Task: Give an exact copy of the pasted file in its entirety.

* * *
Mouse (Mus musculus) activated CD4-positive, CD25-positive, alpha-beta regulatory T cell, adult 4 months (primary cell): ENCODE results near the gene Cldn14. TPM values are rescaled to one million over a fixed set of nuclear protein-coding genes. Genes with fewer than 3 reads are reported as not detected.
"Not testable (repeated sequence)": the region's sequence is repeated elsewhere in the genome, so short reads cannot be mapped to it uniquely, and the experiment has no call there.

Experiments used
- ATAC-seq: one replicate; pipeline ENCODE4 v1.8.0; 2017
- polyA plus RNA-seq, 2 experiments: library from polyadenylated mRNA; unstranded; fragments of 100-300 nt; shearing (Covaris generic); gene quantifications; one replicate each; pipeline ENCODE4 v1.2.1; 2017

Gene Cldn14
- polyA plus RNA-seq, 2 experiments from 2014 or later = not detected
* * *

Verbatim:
Mouse (Mus musculus) activated CD4-positive, CD25-positive, alpha-beta regulatory T cell, adult 4 months (primary cell): ENCODE results near the gene Cldn14. TPM values are rescaled to one million over a fixed set of nuclear protein-coding genes. Genes with fewer than 3 reads are reported as not detected.
"Not testable (repeated sequence)": the region's sequence is repeated elsewhere in the genome, so short reads cannot be mapped to it uniquely, and the experiment has no call there.

Experiments used
- ATAC-seq: one replicate; pipeline ENCODE4 v1.8.0; 2017
- polyA plus RNA-seq, 2 experiments: library from polyadenylated mRNA; unstranded; fragments of 100-300 nt; shearing (Covaris generic); gene quantifications; one replicate each; pipeline ENCODE4 v1.2.1; 2017

Gene Cldn14
- polyA plus RNA-seq, 2 experiments from 2014 or later = not detected